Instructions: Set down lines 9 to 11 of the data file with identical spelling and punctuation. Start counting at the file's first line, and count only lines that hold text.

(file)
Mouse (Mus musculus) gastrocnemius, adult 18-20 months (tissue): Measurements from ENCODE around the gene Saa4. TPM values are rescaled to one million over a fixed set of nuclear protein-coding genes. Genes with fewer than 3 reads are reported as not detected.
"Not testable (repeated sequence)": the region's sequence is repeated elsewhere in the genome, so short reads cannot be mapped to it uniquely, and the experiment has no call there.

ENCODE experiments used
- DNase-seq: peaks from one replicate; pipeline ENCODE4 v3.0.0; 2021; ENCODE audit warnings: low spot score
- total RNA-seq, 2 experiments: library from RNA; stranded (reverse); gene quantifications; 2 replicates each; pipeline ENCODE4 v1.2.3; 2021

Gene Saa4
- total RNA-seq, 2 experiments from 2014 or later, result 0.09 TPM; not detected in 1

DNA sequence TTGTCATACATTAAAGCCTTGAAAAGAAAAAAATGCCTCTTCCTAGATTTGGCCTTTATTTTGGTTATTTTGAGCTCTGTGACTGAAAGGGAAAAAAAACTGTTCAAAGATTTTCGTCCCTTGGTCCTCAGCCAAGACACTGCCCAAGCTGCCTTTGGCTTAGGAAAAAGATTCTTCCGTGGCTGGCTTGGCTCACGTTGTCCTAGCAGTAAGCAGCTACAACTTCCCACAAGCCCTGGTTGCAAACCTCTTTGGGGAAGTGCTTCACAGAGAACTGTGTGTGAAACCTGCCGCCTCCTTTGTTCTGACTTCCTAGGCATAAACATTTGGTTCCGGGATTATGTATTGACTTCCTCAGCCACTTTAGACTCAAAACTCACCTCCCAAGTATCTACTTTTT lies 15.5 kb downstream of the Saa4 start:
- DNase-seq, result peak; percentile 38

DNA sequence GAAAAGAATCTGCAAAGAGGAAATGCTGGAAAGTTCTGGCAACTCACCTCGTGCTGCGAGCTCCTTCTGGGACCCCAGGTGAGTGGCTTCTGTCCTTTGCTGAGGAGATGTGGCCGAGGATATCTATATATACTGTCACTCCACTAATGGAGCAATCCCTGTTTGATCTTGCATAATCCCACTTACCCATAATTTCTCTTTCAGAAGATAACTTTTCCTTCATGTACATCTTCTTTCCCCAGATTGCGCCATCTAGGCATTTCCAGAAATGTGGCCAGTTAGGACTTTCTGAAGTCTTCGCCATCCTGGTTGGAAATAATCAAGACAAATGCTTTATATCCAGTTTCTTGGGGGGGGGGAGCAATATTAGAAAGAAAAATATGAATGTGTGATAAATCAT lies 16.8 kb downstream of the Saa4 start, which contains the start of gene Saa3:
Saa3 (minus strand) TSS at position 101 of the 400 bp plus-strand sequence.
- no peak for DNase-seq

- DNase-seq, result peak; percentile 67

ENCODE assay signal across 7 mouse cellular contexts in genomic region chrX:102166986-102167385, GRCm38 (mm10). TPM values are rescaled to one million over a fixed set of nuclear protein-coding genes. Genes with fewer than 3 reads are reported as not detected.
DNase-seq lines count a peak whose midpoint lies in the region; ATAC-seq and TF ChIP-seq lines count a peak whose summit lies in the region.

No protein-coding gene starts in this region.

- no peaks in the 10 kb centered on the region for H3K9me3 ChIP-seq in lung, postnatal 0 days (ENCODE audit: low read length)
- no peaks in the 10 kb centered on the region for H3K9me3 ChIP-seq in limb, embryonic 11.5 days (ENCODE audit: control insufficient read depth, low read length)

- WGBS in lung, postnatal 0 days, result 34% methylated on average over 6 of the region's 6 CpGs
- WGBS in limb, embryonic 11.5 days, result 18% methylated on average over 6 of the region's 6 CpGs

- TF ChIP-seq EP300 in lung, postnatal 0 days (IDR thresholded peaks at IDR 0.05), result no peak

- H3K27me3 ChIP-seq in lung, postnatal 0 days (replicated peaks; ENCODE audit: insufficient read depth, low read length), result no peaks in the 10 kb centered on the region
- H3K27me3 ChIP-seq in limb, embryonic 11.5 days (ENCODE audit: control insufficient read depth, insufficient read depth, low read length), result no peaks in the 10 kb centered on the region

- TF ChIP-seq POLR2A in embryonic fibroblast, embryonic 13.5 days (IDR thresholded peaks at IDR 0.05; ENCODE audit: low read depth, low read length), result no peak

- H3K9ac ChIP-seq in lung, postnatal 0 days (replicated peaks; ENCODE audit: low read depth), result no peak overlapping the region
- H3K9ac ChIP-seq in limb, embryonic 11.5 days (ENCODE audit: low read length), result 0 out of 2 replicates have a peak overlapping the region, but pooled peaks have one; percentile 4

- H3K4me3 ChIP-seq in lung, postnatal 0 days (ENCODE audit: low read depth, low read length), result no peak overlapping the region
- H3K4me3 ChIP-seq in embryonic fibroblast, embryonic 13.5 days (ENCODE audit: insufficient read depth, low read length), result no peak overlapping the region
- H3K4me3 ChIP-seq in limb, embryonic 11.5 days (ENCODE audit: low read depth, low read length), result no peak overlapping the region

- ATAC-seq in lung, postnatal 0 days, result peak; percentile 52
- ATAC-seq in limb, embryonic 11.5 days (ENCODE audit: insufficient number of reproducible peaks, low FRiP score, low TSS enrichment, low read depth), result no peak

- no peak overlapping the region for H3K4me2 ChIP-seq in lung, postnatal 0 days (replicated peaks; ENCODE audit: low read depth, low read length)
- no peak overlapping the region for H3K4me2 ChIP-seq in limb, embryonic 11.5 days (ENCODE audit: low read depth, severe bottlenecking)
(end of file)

- DNase-seq, result peak; percentile 38

DNA sequence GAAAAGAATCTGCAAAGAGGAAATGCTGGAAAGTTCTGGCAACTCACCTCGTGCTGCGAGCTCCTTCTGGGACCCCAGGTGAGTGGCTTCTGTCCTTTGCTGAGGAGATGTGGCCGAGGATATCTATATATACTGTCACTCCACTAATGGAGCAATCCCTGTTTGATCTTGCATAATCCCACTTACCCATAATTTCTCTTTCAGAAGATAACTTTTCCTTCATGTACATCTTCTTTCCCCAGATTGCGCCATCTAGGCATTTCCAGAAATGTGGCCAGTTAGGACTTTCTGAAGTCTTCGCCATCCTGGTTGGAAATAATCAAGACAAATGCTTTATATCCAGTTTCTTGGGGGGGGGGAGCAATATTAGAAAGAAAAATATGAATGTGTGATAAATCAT lies 16.8 kb downstream of the Saa4 start, which contains the start of gene Saa3:
Saa3 (minus strand) TSS at position 101 of the 400 bp plus-strand sequence.